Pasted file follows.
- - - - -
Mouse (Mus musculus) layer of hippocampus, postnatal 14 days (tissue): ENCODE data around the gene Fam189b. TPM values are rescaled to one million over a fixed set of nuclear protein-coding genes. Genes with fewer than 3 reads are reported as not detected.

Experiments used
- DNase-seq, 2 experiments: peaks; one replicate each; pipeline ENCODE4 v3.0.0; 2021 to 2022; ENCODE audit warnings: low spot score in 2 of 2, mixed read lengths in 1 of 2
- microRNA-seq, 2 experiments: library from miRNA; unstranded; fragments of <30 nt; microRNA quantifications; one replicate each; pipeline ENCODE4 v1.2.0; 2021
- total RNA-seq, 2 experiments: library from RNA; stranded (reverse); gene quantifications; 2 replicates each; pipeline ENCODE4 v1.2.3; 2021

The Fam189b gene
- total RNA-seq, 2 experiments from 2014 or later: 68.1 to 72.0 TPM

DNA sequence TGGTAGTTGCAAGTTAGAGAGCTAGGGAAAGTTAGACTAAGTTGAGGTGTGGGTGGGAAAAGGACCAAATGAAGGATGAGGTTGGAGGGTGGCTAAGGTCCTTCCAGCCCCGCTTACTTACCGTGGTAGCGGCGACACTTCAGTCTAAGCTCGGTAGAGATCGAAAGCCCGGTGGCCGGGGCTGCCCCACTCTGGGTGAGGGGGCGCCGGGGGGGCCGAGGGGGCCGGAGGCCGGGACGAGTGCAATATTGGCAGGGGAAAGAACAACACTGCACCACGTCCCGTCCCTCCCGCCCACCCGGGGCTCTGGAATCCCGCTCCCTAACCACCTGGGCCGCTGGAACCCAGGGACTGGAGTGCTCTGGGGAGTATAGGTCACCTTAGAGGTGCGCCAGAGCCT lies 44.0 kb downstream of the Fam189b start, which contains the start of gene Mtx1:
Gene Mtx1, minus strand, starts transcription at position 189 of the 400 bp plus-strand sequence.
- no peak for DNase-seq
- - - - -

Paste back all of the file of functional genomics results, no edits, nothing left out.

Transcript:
Mouse (Mus musculus) layer of hippocampus, postnatal 14 days (tissue): ENCODE data around the gene Fam189b. TPM values are rescaled to one million over a fixed set of nuclear protein-coding genes. Genes with fewer than 3 reads are reported as not detected.

Experiments used
- DNase-seq, 2 experiments: peaks; one replicate each; pipeline ENCODE4 v3.0.0; 2021 to 2022; ENCODE audit warnings: low spot score in 2 of 2, mixed read lengths in 1 of 2
- microRNA-seq, 2 experiments: library from miRNA; unstranded; fragments of <30 nt; microRNA quantifications; one replicate each; pipeline ENCODE4 v1.2.0; 2021
- total RNA-seq, 2 experiments: library from RNA; stranded (reverse); gene quantifications; 2 replicates each; pipeline ENCODE4 v1.2.3; 2021

The Fam189b gene
- total RNA-seq, 2 experiments from 2014 or later: 68.1 to 72.0 TPM

DNA sequence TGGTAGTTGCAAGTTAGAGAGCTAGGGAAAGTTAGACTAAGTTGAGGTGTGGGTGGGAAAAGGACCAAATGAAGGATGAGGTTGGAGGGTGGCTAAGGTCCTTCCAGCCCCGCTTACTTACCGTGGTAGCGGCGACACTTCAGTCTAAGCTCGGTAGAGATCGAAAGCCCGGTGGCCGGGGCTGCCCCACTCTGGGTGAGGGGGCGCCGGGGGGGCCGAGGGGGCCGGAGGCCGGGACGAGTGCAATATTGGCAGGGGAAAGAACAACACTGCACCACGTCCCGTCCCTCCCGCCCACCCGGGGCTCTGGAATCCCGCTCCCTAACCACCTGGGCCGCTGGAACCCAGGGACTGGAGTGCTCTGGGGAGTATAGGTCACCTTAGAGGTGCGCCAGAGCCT lies 44.0 kb downstream of the Fam189b start, which contains the start of gene Mtx1:
Gene Mtx1, minus strand, starts transcription at position 189 of the 400 bp plus-strand sequence.
- no peak for DNase-seq